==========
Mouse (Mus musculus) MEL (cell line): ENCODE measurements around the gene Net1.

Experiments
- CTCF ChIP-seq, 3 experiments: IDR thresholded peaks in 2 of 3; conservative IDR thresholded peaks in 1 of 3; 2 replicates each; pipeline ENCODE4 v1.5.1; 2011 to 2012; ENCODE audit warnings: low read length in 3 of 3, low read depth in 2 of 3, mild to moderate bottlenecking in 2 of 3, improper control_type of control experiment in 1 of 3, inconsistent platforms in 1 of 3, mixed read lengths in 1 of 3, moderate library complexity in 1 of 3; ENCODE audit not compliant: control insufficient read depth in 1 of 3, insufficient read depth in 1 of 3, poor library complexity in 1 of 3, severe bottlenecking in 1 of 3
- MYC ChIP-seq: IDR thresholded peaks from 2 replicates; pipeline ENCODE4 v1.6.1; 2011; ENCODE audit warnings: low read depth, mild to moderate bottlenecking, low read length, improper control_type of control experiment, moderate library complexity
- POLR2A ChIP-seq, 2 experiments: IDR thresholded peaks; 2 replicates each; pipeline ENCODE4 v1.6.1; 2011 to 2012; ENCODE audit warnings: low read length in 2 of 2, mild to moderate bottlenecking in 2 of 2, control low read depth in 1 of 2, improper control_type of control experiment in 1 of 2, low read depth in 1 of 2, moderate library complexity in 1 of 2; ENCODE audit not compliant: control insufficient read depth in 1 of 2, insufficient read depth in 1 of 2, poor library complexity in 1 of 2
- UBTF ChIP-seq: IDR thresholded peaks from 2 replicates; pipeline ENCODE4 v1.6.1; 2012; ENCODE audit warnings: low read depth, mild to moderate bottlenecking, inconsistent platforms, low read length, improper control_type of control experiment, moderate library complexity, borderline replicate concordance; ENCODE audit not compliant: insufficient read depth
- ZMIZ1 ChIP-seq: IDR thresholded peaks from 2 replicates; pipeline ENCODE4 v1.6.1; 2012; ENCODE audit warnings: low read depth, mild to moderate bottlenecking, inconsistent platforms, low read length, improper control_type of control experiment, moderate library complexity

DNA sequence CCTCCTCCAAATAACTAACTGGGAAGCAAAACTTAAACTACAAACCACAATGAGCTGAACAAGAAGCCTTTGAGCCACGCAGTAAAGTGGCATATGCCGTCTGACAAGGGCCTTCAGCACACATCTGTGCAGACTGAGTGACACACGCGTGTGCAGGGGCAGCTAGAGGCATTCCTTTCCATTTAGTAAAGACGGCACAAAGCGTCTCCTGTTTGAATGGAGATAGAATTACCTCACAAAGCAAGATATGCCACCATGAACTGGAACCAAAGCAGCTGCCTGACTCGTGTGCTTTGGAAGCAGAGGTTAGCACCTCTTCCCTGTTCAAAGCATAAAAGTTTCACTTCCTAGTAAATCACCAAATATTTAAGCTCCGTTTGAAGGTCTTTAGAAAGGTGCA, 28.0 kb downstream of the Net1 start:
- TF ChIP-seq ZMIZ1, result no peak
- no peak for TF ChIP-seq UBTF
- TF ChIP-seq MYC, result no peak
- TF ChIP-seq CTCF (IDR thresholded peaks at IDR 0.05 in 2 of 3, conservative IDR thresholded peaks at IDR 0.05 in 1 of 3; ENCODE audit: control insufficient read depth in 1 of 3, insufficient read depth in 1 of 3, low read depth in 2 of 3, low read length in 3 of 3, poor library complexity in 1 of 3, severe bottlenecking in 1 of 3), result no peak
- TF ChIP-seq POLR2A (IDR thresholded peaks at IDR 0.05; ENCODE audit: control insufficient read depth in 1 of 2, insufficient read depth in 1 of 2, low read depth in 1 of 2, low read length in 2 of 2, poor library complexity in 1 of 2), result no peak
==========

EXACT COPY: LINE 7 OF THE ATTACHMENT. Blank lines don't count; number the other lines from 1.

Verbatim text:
- ZMIZ1 ChIP-seq: IDR thresholded peaks from 2 replicates; pipeline ENCODE4 v1.6.1; 2012; ENCODE audit warnings: low read depth, mild to moderate bottlenecking, inconsistent platforms, low read length, improper control_type of control experiment, moderate library complexity